Spring Valley Arrest Case for Reform in Michigan Public Schools
As another example of excessive police force against a student hits the headlines, it makes me wonder when the outrage over such treatment of children will compel our policy makers to say “enough.”
The disturbing video, which surfaced last week, shows a young African-American girl at South Carolina Spring Valley High School being approached by a school resource officer while seated at her desk. The officer then proceeds to put her in a headlock, slam her to the floor, then drag her across the classroom before putting her into handcuffs. The video is appalling. But, thankfully, someone captured footage of the incident because it reinforces our belief that the approach to discipline in most public schools needs to change.
On Sunday Nov. 1, I will be speaking at the Ann Arbor NAACP Freedom Fund Dinner where the topic is "Pursuing Liberty in the Face of Injustice" with a focus youth and what we can do to protect them outside and inside the classroom.
To be clear, students should respect all school personnel. As the parent of a student in public school, I believe educators should have all the tools necessary to keep themselves and the children they teach safe. I do not believe that police should be in schools to police behavior. Nor do I believe that we can arrest and expel our way to better student outcomes.
Earlier this year, the ACLU of Michigan released For Naught: How Zero Tolerance Policy and School Police Practices Imperil Our Students’ Future—a 2015 report detailing suspensions, expulsion and arrests in our state public schools by Michigan State University professor Christopher Dunbar. Zero-tolerance policy refers to offenses requiring mandatory school exclusion or referral to law enforcement and its expansion over time has resulted in a dramatic increase in the number of children being pushed out of school while doing little to improve safety.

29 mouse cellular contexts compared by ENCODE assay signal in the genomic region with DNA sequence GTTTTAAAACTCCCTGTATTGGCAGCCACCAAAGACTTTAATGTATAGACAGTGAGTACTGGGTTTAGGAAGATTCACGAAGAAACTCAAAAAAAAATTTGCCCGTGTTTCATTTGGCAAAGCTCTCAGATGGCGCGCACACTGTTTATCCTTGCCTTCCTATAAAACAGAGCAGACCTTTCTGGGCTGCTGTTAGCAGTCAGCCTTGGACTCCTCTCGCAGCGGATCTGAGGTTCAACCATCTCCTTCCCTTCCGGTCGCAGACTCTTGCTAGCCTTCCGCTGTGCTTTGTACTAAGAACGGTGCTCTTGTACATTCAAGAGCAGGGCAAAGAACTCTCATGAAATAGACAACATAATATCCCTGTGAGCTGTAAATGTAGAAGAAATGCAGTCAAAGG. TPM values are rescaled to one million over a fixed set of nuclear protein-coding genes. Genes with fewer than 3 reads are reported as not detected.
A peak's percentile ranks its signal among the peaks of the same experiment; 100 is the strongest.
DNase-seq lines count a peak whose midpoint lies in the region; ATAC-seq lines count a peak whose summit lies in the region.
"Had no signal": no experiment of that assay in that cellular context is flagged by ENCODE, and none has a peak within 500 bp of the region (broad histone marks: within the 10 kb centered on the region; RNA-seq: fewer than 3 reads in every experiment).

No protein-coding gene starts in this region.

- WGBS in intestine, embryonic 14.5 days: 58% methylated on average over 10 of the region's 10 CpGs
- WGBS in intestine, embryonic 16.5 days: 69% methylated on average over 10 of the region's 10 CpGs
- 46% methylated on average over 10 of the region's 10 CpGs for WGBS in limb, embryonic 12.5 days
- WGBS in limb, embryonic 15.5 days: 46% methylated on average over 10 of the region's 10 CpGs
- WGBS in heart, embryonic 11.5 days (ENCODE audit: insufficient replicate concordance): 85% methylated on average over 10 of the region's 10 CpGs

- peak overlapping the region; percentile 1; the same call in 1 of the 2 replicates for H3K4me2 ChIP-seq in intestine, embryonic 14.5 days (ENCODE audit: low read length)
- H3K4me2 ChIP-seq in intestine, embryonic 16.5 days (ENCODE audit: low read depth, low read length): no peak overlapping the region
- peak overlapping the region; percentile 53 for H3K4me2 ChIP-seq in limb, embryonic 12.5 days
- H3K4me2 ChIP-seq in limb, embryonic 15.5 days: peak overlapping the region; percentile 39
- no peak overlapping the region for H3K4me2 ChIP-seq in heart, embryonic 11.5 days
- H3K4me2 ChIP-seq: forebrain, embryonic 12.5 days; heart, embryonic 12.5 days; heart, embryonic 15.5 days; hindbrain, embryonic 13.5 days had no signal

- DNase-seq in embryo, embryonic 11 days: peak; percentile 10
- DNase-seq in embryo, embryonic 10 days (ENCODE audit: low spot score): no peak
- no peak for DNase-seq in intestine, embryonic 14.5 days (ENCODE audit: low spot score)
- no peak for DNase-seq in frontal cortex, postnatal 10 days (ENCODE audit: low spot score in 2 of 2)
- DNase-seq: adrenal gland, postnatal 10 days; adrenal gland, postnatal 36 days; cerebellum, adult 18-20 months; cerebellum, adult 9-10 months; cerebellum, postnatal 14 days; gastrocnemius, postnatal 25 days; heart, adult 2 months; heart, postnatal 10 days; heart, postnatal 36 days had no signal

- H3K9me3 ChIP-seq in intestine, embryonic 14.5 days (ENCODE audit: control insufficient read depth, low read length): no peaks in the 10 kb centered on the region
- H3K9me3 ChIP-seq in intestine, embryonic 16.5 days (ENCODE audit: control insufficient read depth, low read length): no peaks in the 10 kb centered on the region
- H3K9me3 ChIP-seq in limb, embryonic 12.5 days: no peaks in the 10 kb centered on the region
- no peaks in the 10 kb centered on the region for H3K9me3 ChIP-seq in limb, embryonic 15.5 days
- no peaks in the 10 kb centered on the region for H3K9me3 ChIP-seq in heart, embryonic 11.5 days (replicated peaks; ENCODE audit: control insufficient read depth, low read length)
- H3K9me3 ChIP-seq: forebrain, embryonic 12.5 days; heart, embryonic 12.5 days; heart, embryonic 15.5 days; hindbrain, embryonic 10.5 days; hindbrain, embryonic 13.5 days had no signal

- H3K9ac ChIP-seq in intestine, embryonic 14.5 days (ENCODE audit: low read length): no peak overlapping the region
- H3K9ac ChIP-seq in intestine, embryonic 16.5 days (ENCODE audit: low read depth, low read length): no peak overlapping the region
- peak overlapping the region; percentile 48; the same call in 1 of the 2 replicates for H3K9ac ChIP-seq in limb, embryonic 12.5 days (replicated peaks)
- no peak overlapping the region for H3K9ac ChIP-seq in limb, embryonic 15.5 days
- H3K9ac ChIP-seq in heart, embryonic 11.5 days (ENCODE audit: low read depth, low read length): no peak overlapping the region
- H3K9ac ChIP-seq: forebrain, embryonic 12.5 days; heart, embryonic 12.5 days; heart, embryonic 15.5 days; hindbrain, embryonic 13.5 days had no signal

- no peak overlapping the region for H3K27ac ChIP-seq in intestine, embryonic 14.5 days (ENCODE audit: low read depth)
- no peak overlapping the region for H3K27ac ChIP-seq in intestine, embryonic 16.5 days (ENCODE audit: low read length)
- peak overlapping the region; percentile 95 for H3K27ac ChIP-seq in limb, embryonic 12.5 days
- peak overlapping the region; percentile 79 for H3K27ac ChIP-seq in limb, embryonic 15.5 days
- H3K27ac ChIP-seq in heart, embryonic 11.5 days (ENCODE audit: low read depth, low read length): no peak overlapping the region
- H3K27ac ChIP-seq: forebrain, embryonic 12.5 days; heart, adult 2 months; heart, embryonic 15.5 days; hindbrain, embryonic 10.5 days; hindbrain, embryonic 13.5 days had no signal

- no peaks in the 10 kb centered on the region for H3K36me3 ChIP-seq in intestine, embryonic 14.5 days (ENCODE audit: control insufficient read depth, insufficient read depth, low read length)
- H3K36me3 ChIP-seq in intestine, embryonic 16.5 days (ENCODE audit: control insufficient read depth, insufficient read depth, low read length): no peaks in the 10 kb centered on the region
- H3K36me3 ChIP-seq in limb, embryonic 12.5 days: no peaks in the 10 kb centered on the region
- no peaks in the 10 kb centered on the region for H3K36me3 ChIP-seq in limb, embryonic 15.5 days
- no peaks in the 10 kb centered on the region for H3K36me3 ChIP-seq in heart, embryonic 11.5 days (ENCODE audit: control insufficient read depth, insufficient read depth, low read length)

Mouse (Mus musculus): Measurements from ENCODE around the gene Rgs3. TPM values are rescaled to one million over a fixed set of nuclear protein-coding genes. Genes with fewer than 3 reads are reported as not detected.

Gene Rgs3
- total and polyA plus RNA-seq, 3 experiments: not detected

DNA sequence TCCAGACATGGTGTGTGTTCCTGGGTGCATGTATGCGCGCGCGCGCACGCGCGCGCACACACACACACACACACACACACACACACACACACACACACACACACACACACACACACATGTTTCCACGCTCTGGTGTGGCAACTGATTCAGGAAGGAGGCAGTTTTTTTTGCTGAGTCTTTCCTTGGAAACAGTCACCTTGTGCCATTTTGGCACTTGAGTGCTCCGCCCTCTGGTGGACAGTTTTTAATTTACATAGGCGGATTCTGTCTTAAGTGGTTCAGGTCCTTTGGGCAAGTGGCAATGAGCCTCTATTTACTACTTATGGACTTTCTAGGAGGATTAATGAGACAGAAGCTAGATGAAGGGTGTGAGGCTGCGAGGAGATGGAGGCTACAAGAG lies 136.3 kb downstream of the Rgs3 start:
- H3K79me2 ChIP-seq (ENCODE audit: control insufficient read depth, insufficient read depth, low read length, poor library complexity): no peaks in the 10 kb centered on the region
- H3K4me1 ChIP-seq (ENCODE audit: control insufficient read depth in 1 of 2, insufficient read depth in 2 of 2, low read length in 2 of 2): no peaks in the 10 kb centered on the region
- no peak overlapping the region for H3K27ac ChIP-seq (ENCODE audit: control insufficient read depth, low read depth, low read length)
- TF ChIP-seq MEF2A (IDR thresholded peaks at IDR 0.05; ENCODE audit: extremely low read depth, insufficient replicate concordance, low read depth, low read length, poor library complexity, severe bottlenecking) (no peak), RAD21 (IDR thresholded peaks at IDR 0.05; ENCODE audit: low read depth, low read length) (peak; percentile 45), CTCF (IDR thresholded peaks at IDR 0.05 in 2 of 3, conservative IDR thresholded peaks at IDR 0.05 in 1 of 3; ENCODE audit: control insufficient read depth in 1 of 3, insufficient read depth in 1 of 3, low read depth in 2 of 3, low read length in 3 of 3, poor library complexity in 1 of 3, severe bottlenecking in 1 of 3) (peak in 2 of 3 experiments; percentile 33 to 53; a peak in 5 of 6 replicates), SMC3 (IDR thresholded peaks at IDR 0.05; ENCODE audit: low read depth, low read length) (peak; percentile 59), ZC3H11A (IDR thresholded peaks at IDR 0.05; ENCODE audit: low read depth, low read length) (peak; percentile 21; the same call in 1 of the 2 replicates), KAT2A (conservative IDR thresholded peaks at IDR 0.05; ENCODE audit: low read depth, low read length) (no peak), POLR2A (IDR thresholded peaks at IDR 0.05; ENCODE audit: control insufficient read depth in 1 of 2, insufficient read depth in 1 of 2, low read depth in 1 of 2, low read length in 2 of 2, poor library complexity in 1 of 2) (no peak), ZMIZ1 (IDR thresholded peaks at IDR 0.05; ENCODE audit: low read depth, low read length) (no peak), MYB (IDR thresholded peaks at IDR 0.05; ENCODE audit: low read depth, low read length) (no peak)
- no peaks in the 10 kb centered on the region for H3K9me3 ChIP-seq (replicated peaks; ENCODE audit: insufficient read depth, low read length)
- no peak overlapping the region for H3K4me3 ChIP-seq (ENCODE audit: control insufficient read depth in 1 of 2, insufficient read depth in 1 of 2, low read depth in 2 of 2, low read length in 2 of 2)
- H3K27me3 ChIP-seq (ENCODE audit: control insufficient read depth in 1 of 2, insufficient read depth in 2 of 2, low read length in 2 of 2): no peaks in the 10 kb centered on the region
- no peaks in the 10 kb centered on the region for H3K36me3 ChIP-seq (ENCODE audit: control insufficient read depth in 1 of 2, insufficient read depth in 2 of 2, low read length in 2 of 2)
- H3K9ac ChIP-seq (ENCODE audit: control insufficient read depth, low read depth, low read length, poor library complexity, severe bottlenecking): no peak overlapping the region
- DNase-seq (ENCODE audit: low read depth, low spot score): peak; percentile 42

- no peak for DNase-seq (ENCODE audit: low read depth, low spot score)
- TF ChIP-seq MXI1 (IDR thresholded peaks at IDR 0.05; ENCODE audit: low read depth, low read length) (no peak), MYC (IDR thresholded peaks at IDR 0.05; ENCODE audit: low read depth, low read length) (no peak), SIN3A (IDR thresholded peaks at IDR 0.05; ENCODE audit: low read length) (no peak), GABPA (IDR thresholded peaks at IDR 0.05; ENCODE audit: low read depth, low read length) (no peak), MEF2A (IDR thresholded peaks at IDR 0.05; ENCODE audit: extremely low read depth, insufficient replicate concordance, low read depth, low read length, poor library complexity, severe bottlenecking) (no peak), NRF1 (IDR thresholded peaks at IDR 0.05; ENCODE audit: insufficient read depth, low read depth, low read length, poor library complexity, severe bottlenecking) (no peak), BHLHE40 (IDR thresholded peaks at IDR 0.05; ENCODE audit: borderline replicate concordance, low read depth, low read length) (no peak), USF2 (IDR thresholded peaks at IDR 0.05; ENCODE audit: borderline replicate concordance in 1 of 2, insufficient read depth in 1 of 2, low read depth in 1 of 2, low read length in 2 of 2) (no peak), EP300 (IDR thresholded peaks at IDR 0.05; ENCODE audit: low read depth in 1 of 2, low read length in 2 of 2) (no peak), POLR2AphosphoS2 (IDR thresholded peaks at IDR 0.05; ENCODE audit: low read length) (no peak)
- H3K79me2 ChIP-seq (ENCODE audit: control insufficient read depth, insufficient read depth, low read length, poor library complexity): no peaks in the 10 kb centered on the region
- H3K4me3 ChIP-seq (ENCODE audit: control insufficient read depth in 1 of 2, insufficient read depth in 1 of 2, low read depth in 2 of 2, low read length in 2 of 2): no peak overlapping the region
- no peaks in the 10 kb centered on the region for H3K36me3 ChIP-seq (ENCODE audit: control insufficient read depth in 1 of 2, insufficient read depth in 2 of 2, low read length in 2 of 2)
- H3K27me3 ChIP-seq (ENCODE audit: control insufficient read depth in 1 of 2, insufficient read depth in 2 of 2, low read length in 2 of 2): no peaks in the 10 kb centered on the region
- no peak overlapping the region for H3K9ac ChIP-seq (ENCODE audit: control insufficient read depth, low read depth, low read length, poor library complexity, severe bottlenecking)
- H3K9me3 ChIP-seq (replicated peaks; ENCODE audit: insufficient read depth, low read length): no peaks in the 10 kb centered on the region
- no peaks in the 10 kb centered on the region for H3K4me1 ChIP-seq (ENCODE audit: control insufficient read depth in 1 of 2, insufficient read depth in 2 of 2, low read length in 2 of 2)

From 2010 to 2012 there were 1,425 arrests in Detroit Public Schools—nearly three each school day—the majority of them for behavior-related offenses, as opposed to crimes. Michigan suspends some 137,000 students annually, about 9 percent of the overall public school population and more than the national average.
A couple of weeks ago, I testified before the Michigan state Senate Education Committee in opposition of SB 208: a bill that would expand Michigan’s zero-tolerance law. Our law is already more expansive than all but one state in the nation (Texas). In fact, today I was contacted by a Genesee County parent claiming a 7-year-old was handcuffed in a school there.
We need more tolerance and more discretion in our approach to disciplining students, and more support for our educators so that they have the resources necessary to confront the root cause of student misconduct. Simply removing a child from school does nothing to address the reason they acted out in the first place.
When I started working on our school-to-prison pipeline campaign nearly five years ago, one of the first school districts we approached as a result of complaints about excessive, disproportionate discipline of students was Ann Arbor Public Schools (AAPS). Earlier this month, the Ann Arbor school district reported that suspensions were down 50 percent in high schools and 75 percent in middle schools, as reported by MLive.com. The district also removed police from the schools. While the issue of disproportionate suspensions of black students remains an issue, the data represents progress nonetheless. And more importantly, AAPS has shown what happens when throwing students out is no longer the first option.